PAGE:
I like the term "fundamentals" because basics tends to imply a lack of complexity when in reality your understanding of applying the fundamentals will become more and more complex. 

It takes enough time to master a move to the degree that it is second nature, make it a part of a combination of moves and come up with responses to all your opponent's counters.

I do think that what constitutes the "fundamentals" will be a little different from person to person based on their attributes and preferences and I would even say whether you are focusing on the gi or no-gi.  For example the double leg takedown would be considered a fundamental takedown but since I prefer upper body takedowns from judo and greco-roman I tend not to give my double leg the kind of attention I would if I considered it a bread and butter move. 

So what I am saying is you still to a degree have to figure out what you really want to focus on.

Fundamentals as a term can be used differently. SBG uses fundamentals mostly as things that carry over whatever your game is like and whatever clothing you are wearing or whether there are strikes involved. Such as Fundamental 5 for top, bottom, passing - they won´t change at all cause that is the nature of the thing.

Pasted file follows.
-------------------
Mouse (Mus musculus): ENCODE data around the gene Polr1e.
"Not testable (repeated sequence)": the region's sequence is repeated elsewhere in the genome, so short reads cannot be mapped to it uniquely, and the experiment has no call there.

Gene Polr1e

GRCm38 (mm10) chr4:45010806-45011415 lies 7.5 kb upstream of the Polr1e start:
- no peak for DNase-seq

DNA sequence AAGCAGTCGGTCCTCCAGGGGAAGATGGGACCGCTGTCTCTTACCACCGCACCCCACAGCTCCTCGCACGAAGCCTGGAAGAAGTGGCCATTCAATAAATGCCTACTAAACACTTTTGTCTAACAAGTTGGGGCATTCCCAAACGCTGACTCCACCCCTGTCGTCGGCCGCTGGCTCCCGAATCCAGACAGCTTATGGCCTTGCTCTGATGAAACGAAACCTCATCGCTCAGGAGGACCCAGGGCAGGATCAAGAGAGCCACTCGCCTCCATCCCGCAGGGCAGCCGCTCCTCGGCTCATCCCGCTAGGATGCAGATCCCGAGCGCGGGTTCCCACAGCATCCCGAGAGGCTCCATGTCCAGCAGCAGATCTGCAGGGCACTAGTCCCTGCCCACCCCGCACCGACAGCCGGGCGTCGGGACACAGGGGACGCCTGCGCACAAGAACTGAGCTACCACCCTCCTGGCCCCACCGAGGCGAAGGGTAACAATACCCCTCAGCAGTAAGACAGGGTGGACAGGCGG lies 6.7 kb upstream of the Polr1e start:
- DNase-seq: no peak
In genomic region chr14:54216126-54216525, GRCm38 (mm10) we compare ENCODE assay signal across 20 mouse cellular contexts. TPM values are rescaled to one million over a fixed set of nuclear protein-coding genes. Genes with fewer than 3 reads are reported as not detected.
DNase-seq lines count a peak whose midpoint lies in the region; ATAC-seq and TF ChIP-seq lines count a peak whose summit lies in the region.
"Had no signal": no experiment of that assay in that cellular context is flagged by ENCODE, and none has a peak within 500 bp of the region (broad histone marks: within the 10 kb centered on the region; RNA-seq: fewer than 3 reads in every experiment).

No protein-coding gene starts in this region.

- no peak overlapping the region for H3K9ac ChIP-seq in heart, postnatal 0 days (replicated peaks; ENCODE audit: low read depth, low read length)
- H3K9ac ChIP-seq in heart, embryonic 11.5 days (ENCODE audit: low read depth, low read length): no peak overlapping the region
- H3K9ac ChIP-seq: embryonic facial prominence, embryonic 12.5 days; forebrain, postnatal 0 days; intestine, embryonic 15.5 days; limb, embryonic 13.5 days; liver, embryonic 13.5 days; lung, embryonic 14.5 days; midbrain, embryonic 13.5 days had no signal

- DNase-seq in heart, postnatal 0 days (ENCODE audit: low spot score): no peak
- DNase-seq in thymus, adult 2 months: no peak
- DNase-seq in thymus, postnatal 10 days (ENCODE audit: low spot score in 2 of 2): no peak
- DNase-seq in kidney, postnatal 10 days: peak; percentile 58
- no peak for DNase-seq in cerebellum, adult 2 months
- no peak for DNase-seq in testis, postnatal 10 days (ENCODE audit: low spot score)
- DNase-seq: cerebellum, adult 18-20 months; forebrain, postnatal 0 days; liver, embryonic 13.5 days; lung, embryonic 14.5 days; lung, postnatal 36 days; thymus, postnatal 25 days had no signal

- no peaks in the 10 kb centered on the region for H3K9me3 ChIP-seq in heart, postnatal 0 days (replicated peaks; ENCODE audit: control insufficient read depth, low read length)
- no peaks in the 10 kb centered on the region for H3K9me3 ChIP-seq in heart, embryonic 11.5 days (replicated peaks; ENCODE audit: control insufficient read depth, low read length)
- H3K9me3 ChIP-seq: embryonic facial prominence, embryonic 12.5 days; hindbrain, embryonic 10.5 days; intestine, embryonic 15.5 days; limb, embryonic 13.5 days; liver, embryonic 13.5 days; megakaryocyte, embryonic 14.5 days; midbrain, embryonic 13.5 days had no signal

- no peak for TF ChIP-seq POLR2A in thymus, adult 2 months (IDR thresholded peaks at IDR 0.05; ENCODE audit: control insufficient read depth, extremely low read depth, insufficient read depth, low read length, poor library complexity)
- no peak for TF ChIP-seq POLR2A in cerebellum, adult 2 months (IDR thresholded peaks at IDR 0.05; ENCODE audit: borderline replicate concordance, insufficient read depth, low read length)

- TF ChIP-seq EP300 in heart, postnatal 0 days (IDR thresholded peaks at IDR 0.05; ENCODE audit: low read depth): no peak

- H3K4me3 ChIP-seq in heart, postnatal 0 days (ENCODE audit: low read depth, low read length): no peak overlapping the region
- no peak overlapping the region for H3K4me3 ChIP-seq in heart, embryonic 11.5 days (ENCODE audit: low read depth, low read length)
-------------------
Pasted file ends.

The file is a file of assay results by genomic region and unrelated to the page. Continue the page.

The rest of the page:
So I would say these fundamentals are the most important thing to get good at.

nice info guys

4 Ranges nailed it.


"This point goes along with the above point. Alot of people lack combinations with the so-called basic techniques. That is, they don't do the basic in combinations like boxers do with their "basic" punches but rather do it one technique at a time."

You are absolutely right. There are tons of instruccionals dvds with hundred of techniques, all of them fantastic. But the lack is that there arent dvds out there teaching a game with combinations. Dont you think so? Does it exists? The only instruccional i have seen that covers only a little bit, is Paulo Guillobel. He teaches three or four techniques from one position when there are different opponents reactions.

I think there arent academies out there teaching a "game".

"I think there is two fold reason why some people can't make the basics work against athletic and strong resisting opponents:"

We discuss it before in another thread started by me. For example, at our class we have a guy that has been only training during 6 months, and he is beating even blue belts. He is strong, fast and cardio-phenomenom. Is very very difficult to do a game with this kind of people. Even when you are sparring 6 minutes rounds. Is awesome how is him when we have been sparring during one hour!